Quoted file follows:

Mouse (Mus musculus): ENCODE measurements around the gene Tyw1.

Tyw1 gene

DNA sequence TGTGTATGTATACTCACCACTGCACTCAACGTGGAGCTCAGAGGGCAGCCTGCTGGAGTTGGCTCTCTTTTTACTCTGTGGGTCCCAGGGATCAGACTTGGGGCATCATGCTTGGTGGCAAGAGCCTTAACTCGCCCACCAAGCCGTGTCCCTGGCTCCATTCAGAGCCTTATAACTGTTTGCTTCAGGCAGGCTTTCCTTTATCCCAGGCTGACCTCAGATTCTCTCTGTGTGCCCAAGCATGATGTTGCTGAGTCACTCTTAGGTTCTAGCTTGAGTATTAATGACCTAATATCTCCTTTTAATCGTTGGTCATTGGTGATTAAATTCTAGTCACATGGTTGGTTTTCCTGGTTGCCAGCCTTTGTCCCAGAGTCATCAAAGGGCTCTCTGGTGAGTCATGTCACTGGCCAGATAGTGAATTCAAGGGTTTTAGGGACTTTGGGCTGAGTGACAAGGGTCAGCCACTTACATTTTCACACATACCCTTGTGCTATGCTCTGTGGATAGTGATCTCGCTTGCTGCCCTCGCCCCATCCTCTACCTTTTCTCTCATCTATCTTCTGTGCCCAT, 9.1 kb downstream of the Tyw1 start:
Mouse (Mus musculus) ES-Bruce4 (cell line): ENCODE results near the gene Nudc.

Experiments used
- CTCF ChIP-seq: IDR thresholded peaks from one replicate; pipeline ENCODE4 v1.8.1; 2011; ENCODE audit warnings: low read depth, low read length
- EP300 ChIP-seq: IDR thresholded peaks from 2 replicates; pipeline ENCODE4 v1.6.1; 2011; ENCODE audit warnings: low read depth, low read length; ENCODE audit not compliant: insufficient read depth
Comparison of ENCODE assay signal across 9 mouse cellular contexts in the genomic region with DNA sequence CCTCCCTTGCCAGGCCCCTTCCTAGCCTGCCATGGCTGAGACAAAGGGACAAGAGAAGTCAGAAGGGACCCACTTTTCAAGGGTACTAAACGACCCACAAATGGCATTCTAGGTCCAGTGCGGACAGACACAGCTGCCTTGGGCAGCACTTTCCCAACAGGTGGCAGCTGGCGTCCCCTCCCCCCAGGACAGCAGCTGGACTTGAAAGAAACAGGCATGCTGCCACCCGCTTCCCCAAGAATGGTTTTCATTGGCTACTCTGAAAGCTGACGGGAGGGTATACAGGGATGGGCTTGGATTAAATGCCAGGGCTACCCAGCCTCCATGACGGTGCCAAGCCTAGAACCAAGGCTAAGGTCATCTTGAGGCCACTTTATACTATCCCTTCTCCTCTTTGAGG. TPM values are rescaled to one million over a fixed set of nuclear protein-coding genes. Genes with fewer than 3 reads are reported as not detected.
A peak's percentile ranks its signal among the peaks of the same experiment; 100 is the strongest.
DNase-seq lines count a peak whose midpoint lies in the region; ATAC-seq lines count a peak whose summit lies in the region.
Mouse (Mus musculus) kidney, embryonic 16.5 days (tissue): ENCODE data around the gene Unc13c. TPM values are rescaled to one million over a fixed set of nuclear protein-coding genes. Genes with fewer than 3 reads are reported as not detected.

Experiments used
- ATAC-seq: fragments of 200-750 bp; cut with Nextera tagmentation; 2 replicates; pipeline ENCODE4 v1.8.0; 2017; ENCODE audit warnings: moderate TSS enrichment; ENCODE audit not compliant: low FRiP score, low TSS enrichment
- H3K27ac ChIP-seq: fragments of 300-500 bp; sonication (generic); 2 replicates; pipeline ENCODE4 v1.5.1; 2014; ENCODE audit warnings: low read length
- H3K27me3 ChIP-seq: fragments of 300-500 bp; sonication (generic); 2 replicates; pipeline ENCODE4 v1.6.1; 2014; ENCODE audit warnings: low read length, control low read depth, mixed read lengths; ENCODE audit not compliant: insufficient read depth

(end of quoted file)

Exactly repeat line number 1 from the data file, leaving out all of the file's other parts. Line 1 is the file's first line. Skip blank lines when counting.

Mouse (Mus musculus): ENCODE measurements around the gene Tyw1.